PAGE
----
Biochemistry Essay

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Aim:
To verify the buffering capacity of a phosphate solution using a pH meter and construct a titration curve of an amino acid to determine the pka values of its ionisable groups to identitfy an unknown amino acid.

Method:
The ratio of [HPO42-] to [H2PO4-] required to produce buffer solutions at pH values 5.9, 6.9 and 7.9 were calculated. 0.1M of H2PO4- and 0.1M HPO42- were used to mix appropriate volumes to 25mL of each of the buffer solutions. The calibrated pH meter was used to measure and record the pH of each buffer solution and then were compared to the pH of 25mL of distilled water. 3.00 mL of 0.1M NaOH was added to each of the 25mL buffer samples and to the distilled water and were mixed well in each tube. The pH of each solution was then recorded after the addition of the alkali. The results were recorded in a table.

20mL of an unknown sample was pipetted into a 100mL beaker. A burette was used to add 0.5mL aliquots of 0.1M NaOH and the pH was recorded from the pH meter. This procedure was repeated until pH of around 11 or 60mL of NaOH had been added with each 0.5mL aliquots being recorded.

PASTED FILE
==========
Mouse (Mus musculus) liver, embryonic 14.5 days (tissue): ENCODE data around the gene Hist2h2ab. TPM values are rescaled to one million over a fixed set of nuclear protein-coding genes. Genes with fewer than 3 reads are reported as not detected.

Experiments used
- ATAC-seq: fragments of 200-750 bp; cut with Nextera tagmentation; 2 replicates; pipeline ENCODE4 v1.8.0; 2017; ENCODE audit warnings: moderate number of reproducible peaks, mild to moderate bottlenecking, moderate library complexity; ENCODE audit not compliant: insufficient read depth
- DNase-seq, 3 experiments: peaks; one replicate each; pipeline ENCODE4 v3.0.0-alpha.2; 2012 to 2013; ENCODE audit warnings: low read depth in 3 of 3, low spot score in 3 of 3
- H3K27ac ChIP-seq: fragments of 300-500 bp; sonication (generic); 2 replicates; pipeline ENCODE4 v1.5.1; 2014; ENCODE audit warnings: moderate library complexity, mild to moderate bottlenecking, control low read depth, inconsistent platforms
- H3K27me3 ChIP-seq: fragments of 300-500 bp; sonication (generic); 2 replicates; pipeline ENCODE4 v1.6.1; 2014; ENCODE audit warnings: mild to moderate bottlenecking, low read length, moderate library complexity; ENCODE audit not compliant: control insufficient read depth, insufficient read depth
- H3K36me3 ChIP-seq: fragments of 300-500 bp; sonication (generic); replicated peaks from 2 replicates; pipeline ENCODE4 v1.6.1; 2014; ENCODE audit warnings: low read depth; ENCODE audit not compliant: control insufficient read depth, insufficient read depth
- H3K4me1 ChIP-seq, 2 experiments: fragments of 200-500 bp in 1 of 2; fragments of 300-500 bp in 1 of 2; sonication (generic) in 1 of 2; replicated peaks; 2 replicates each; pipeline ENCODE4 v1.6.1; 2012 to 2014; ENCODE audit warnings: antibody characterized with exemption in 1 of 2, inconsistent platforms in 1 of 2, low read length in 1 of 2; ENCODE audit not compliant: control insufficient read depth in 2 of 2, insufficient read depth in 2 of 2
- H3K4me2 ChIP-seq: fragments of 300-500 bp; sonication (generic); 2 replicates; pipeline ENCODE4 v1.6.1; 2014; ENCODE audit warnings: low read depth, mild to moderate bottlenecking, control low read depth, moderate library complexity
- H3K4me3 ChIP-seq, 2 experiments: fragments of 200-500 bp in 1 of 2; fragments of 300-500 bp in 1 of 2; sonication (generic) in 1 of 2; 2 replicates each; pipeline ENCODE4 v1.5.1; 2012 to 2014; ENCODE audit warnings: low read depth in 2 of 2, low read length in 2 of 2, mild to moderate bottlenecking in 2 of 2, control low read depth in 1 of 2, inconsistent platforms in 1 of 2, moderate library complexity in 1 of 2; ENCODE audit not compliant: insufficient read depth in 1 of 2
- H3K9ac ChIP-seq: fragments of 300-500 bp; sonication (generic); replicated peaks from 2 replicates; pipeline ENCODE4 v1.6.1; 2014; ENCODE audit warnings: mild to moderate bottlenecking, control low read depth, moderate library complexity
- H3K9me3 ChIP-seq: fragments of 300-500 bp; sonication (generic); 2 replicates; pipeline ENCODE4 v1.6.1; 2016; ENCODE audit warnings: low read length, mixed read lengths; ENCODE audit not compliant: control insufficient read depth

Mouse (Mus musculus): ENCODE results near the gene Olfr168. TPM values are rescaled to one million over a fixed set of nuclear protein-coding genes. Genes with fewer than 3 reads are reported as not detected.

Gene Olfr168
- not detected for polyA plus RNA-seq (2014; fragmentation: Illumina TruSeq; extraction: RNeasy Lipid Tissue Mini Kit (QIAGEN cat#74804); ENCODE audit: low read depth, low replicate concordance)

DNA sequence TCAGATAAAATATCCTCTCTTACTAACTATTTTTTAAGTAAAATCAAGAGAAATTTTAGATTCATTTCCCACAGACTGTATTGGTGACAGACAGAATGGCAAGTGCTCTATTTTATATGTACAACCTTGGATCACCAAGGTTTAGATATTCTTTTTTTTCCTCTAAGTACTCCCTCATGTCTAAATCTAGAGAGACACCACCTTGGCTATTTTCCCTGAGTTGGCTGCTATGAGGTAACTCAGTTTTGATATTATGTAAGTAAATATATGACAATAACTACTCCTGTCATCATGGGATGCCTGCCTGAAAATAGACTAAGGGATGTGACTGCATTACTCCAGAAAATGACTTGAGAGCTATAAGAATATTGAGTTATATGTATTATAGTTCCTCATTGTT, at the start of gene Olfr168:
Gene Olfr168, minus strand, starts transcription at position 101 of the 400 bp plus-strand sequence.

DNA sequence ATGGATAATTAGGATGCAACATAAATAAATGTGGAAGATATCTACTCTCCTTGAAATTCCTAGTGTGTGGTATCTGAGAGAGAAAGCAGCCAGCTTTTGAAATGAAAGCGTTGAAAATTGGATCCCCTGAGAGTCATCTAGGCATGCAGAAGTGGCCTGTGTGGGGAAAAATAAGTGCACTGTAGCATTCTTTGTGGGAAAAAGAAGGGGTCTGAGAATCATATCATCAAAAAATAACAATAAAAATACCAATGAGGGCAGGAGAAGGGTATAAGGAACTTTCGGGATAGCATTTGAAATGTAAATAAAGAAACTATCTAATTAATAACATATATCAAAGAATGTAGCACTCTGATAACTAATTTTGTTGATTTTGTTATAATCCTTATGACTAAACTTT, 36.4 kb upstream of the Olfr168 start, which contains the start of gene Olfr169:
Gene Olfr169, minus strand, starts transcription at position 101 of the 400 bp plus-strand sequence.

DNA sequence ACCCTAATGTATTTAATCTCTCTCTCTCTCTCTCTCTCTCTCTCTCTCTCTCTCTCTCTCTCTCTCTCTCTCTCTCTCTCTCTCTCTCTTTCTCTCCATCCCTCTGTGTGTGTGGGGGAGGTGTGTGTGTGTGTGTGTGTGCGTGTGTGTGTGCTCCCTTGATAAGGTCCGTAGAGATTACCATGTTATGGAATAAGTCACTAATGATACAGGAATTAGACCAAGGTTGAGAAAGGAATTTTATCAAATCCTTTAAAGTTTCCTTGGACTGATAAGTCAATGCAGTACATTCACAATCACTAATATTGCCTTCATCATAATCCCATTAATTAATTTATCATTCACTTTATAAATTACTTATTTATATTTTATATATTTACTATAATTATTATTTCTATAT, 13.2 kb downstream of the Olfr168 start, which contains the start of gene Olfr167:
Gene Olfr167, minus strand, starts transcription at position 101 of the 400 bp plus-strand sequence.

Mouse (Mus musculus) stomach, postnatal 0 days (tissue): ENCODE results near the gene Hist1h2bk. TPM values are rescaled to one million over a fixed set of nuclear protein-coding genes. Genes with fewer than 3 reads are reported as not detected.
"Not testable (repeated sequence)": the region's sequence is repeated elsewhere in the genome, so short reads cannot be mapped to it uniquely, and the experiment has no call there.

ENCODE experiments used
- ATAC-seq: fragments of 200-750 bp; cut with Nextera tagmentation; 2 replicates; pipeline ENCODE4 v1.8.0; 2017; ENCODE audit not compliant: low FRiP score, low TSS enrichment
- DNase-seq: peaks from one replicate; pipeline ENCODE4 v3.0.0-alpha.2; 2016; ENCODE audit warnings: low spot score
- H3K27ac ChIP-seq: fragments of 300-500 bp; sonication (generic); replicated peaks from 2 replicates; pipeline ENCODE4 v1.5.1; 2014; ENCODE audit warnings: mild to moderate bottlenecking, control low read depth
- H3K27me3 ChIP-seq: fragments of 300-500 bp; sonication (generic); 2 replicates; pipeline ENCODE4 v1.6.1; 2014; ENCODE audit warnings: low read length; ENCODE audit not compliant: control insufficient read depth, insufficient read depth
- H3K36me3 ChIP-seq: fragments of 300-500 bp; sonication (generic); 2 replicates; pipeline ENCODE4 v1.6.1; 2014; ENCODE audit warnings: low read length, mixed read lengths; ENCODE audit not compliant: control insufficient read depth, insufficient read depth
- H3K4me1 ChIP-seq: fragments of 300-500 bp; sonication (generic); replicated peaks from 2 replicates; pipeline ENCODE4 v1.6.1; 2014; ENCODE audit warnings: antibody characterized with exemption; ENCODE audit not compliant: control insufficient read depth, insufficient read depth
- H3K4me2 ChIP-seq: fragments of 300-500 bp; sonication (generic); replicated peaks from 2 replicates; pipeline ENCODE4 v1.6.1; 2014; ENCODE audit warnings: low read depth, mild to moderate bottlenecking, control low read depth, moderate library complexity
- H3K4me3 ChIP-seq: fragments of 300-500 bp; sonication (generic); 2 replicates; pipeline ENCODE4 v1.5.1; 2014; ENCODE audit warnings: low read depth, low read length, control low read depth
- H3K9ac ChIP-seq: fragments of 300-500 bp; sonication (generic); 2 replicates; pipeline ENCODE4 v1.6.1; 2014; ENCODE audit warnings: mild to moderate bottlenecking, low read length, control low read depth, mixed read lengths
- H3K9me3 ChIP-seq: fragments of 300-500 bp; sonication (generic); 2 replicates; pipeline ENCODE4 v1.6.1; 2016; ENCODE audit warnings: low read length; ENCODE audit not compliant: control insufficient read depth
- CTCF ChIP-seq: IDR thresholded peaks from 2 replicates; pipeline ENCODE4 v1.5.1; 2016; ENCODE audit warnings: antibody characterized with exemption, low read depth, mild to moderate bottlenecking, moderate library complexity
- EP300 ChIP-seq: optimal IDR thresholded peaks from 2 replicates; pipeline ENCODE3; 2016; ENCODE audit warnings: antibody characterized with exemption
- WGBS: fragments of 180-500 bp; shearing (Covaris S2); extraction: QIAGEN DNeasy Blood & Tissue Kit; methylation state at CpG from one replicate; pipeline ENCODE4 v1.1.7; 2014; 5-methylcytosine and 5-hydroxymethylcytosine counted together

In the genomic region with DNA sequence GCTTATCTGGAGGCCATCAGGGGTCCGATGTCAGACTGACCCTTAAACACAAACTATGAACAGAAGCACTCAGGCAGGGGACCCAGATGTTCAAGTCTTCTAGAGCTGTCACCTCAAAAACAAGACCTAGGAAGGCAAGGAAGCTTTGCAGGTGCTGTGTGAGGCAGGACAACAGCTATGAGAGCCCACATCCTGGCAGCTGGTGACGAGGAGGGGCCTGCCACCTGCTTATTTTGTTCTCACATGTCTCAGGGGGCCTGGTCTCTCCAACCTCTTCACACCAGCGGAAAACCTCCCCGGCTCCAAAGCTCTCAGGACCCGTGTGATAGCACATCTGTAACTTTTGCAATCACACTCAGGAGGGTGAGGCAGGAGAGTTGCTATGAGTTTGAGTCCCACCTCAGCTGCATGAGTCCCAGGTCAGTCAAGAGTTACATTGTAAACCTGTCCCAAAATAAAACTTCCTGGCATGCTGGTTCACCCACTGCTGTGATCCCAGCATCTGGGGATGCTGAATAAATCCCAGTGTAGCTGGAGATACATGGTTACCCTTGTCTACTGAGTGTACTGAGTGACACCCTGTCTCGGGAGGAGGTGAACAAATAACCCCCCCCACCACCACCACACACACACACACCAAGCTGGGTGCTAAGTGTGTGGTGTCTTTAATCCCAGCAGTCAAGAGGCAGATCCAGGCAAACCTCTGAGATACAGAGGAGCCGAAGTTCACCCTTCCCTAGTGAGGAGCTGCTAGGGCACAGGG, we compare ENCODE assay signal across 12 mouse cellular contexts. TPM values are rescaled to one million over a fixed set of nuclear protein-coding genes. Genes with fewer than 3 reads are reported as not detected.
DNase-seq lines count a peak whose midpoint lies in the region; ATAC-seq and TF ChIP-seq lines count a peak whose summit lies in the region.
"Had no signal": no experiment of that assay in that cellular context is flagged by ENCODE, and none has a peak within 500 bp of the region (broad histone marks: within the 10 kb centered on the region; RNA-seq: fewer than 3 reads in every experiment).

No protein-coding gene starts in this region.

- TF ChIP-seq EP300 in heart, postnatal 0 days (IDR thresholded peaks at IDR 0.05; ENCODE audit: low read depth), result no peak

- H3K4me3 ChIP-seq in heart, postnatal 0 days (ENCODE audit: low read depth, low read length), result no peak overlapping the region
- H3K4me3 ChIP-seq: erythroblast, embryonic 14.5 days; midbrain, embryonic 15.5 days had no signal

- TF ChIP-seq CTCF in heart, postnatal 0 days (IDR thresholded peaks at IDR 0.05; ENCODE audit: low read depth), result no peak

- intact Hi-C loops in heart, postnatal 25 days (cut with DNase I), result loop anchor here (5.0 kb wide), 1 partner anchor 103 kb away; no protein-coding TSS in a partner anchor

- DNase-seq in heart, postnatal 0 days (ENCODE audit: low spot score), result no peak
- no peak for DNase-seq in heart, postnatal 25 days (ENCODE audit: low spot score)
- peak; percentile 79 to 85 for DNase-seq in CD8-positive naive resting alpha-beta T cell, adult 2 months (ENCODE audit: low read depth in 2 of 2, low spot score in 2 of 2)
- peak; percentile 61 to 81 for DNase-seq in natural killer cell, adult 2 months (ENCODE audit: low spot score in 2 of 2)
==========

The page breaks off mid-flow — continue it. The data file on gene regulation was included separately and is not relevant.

Results.
Testing of the Henderson-Hasselbach equation
The results in Table 1 reveal the effects on a buffer pH when an alkali solution is added. Table 1.
Buffer pH 5.96.97.9H20
Initial pH5.766.87.76.7
3mL NaOH 6.187.019.7212.61
Change in pH0.42 0.212.025.91

The pka values for each of these amino acids are similar to the table below. Amino acidPka 1Pka 2Pka 3
Cysteine1.718.3310.78
Lysine2.188.9510.53
Tyrosine2.029.1110.07

Information gathered from the results indicates that three different amino acid possibilities; cysteine, lysine or tyrosine. Keeping in mind the possibility of errors having occurred which may have effect the credibility of the graph, it can be assumed unknown amino acid is lysine.

Discussion:
When measuring the buffer capacity of the...
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